"It's just like a nightmare," Harvard goaltender Fred Herold said yesterday, smiling but shaking his head. "So many things went wrong."
The slightly built, red-haired junior would know as well as anyone--all season, he has had the task of defending a Crimson goal that has at times seemed unusually big. The soccer team has won only two of twelve games while being outscored 30-13 on the year.
What went wrong?
"We never really got any pattern of play established," Herold said, "and nobody ever got any confidence because we didn't win any early games."
Herold & Co. have but one chance left to salvage something of the 1976 season in Saturday morning's game against Yale. The odds are good, for the Elis have been pretty much flooded by their opposition this season, too.
"If we have a chance to beat anybody, we have a chance to beat Yale," Herold said. After a pause he added, "I think we're gonna beat'em."
Even a win over Yale, though, would leave the team at just 2-5 in the Ivies, and it would not erase the eight-game losing streak that began with Cornell (on October 9) to the present.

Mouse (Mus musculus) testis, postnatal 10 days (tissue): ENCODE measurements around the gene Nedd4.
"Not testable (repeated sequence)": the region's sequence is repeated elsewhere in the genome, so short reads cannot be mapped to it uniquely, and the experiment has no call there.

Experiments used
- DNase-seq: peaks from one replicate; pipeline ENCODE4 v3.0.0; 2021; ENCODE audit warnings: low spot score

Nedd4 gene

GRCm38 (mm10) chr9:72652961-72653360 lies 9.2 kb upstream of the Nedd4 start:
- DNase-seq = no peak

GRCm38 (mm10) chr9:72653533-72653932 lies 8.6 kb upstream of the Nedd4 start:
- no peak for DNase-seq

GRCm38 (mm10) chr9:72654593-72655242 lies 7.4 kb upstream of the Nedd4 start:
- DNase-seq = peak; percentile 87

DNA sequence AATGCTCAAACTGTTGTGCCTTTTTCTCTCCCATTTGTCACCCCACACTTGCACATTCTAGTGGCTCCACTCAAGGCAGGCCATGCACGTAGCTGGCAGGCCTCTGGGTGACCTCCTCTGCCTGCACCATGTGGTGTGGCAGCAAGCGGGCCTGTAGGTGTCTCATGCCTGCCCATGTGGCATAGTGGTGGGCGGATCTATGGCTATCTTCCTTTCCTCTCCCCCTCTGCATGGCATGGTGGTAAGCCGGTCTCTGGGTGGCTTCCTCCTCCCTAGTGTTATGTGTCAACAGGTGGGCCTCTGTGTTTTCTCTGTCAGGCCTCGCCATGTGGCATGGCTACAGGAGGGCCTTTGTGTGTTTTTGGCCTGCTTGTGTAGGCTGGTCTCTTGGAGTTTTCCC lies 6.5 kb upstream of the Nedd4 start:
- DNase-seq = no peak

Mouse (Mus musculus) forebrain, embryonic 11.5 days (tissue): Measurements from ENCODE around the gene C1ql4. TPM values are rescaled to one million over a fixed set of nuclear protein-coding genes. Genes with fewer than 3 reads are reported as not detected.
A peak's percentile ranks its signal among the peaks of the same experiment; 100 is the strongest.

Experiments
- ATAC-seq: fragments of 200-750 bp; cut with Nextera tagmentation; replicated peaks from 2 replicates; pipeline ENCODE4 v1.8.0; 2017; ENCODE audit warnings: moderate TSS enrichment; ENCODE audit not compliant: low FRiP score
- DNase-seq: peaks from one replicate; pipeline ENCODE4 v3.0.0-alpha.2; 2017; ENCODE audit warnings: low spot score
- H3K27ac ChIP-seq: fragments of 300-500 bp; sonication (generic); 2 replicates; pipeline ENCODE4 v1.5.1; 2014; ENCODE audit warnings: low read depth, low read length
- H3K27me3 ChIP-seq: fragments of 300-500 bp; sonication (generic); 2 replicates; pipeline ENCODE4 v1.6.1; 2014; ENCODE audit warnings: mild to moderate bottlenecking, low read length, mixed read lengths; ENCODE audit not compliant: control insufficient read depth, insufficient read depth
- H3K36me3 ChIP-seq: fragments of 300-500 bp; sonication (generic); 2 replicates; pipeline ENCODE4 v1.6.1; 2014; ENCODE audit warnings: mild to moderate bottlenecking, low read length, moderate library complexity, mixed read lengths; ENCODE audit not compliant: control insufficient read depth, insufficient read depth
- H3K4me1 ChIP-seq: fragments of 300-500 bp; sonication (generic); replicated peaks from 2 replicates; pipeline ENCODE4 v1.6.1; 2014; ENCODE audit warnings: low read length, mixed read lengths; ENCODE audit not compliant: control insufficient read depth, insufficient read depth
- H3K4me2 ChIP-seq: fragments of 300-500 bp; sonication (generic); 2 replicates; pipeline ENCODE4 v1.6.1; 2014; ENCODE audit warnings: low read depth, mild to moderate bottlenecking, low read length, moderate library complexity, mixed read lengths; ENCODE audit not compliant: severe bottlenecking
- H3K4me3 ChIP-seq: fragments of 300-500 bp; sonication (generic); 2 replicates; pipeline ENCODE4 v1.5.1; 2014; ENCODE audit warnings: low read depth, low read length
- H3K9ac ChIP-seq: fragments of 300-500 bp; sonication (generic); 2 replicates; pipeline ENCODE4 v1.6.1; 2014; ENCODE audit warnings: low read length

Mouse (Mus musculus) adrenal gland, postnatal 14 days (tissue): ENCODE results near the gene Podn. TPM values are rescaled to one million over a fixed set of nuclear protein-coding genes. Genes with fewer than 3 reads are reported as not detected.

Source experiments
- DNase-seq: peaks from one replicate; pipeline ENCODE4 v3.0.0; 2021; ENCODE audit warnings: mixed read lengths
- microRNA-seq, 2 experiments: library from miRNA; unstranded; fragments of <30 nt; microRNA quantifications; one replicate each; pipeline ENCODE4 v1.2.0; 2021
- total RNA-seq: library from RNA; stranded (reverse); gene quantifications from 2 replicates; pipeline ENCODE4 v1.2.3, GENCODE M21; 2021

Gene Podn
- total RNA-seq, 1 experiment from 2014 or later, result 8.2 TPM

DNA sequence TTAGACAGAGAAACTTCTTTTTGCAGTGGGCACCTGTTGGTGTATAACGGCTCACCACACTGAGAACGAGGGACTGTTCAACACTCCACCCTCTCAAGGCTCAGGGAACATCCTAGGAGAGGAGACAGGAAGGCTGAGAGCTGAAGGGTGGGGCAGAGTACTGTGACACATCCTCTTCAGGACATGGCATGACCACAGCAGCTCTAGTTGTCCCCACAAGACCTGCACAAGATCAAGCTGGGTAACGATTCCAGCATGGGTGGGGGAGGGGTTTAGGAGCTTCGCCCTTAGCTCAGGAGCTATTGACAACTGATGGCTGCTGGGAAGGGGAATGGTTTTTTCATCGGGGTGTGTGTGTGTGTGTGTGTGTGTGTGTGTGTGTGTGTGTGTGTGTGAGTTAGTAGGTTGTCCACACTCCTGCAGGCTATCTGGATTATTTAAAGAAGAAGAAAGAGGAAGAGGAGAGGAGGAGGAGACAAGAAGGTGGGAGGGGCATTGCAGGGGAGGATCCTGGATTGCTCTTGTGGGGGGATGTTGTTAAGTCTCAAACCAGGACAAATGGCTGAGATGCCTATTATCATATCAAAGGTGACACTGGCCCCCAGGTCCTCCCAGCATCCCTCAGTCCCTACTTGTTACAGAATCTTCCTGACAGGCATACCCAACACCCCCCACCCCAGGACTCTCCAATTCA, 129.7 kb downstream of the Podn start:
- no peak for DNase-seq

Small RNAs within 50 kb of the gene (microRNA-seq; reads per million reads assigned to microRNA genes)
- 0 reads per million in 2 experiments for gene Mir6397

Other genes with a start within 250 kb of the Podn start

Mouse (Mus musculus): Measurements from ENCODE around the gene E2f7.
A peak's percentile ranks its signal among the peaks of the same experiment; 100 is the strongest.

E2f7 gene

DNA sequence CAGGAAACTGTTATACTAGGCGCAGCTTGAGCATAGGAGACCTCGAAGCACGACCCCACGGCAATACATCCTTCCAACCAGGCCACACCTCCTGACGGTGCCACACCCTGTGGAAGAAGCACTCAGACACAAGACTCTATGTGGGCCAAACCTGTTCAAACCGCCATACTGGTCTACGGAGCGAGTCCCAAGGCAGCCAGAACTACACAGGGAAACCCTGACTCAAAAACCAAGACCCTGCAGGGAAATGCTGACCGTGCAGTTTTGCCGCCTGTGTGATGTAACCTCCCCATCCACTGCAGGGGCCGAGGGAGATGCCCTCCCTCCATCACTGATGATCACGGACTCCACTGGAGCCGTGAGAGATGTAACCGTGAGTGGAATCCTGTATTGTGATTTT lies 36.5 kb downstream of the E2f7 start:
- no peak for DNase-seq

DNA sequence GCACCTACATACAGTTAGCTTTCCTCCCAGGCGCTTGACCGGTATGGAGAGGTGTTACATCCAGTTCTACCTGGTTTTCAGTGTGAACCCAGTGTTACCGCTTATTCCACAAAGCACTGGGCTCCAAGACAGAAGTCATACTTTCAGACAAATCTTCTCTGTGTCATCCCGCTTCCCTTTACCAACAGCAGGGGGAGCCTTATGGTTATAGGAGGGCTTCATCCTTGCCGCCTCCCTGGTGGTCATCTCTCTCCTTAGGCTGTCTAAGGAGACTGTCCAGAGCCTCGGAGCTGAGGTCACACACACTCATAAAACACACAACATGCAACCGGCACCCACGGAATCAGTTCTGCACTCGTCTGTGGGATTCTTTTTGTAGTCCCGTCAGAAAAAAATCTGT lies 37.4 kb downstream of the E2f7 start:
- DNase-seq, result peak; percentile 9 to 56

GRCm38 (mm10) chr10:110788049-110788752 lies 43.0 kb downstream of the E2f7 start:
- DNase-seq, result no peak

"There were some basic things that went wrong," Herold said. "Number one, we lost the first couple games and never got a chance to build the confidence we needed; and second, the team never did the kind of work required to get a winning feeling."
Certainly, the talent was--and still is--there. Senior co-captains Lyman Bullard and Dave Acorn combined for 21 goals in their sophomore and junior years; but they have scored only three times this season, partly because of the nagging injuries each has suffered.
There is a good deal of other talent, too: rugged halfback Chris Saunders, standout sweeper fullback George Grassby, Herold and a long list of talented players.
The talent apparently did not help, however.
"We never established any unity on the field," Herold said, "and the talent of the players was subdued because of this."
Ah hah! Talent but a poor record. Coach George Ford, it would seem, therefore deserves most of the blame.
Well, not really. Listen to Fred: "It's easy to blame Ford--and he could have helped at certain spots along the way and didn't--but you have to blame the players for the record."
But if the talent's there, what's the problem? Back to you, Fred: "I think we outplayed a lot of teams this year--there's just something about being a winner and a loser. When you start losing, you get a negative attitude, and our team's guilty of that."
Sports teams, like defendants, are innocent until proven guilty, however, and George Ford's 1976 booters have one last chance to exonerate themselves on the Business School field Saturday morning. Don't be surprised if their efforts are successful, with Fred Herold leading the defense.